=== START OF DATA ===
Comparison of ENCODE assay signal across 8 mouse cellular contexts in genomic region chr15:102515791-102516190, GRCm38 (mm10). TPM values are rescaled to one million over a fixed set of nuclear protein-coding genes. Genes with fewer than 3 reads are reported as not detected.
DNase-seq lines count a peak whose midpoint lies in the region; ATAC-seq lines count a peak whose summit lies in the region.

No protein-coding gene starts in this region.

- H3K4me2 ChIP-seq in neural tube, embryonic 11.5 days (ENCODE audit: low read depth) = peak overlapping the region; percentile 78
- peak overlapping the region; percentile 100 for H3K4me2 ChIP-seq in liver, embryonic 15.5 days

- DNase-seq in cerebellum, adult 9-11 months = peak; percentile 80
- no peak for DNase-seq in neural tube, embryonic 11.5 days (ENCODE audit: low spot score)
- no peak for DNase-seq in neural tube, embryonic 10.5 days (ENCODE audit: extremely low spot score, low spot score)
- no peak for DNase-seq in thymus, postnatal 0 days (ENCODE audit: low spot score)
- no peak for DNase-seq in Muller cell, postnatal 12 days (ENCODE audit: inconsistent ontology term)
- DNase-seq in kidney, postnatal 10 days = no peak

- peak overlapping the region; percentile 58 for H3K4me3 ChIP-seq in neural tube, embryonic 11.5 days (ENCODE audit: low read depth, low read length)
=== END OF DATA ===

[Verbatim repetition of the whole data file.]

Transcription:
Comparison of ENCODE assay signal across 8 mouse cellular contexts in genomic region chr15:102515791-102516190, GRCm38 (mm10). TPM values are rescaled to one million over a fixed set of nuclear protein-coding genes. Genes with fewer than 3 reads are reported as not detected.
DNase-seq lines count a peak whose midpoint lies in the region; ATAC-seq lines count a peak whose summit lies in the region.

No protein-coding gene starts in this region.

- H3K4me2 ChIP-seq in neural tube, embryonic 11.5 days (ENCODE audit: low read depth) = peak overlapping the region; percentile 78
- peak overlapping the region; percentile 100 for H3K4me2 ChIP-seq in liver, embryonic 15.5 days

- DNase-seq in cerebellum, adult 9-11 months = peak; percentile 80
- no peak for DNase-seq in neural tube, embryonic 11.5 days (ENCODE audit: low spot score)
- no peak for DNase-seq in neural tube, embryonic 10.5 days (ENCODE audit: extremely low spot score, low spot score)
- no peak for DNase-seq in thymus, postnatal 0 days (ENCODE audit: low spot score)
- no peak for DNase-seq in Muller cell, postnatal 12 days (ENCODE audit: inconsistent ontology term)
- DNase-seq in kidney, postnatal 10 days = no peak

- peak overlapping the region; percentile 58 for H3K4me3 ChIP-seq in neural tube, embryonic 11.5 days (ENCODE audit: low read depth, low read length)